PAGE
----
“Cheeky” an 11kg female wombat came into care after suffering head trauma probably from being hit by a car. She had severe swelling to her nose making breathing through it impossible, a fracture cheek bone and a non-displaced fracture near the hinge of her jaw that was painful and prevented her from closing her mouth properly. “Cheeky” was very distressed and had to be placed on oxygen to help her breath with less effort. It really looked like she might not make it through the first night. Wombats are obligate nose breathers and only breathe through their mouths if forced to. When they breathe through their mouths it makes it difficult for them to eat. This along with the injury to her jaw was adding to “Cheeky’s” distress. After she was treated for shock, she needed nutrition to allow her to heal but obviously couldn’t eat grass or grain since she couldn’t breathe and chew at the same time and her jaw was painful even with pain relief. A slurry of milk mixed with Critical Care was syringed into her mouth in small amounts every few hours. Because she couldn’t breathe and swallow at the same time, she could take a little at a time. Milk alone was not enough for a wombat her size and the added nutrition of Critical Care helped sustain her until after several weeks the swelling finally reduced allowing her to breathe through her nose and her jaw healed enough to allow her to start eating a little on her own. She was continued on Critical Care for several months because it was a very long healing process before she was eating a normal diet or grass well enough to maintain her weight.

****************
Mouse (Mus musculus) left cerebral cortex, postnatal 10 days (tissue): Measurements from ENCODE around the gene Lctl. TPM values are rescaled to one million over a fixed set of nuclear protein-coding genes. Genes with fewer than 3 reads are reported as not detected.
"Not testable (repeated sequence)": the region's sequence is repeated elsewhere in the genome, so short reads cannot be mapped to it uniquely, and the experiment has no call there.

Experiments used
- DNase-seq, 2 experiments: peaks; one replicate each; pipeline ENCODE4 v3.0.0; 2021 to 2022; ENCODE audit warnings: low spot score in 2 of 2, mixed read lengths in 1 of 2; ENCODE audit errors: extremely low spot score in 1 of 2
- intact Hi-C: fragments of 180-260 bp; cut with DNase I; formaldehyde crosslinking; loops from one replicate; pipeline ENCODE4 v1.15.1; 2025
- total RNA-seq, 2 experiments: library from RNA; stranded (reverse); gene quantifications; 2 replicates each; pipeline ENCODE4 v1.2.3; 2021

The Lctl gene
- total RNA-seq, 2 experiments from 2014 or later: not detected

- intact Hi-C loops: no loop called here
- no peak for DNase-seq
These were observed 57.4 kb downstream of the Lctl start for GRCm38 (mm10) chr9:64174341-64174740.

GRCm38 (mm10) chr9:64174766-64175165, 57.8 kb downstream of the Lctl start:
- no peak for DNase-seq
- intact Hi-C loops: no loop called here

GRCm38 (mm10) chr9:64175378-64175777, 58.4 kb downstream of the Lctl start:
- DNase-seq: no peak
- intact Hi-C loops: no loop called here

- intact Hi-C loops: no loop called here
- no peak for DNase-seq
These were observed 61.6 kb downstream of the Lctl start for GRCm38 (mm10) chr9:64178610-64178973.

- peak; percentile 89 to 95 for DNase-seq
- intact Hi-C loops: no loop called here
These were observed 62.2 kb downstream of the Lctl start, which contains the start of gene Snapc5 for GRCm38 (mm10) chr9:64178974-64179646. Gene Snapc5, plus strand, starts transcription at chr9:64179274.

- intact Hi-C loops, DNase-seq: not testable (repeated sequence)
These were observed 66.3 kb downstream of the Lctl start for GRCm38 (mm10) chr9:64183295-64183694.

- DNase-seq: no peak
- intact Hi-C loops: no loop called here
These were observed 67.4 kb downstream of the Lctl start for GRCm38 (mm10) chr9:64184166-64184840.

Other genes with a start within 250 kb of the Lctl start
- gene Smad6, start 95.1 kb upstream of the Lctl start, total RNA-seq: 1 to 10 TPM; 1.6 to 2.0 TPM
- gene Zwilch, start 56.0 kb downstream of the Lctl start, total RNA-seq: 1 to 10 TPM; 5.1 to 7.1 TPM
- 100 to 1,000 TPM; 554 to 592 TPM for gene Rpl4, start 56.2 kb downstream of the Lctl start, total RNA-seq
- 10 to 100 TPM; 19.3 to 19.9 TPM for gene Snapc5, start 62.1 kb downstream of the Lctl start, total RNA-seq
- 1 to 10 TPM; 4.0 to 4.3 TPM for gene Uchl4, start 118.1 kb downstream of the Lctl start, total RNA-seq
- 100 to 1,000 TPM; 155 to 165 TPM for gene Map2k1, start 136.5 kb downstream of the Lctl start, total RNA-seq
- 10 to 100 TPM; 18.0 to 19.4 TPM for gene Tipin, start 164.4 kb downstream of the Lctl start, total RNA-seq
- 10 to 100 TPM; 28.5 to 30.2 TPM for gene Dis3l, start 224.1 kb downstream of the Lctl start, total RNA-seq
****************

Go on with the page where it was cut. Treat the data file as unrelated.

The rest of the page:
Roz & Kevin Holme
Mob: 0429 482 551
PO Box 538
Cessnock, NSW 2325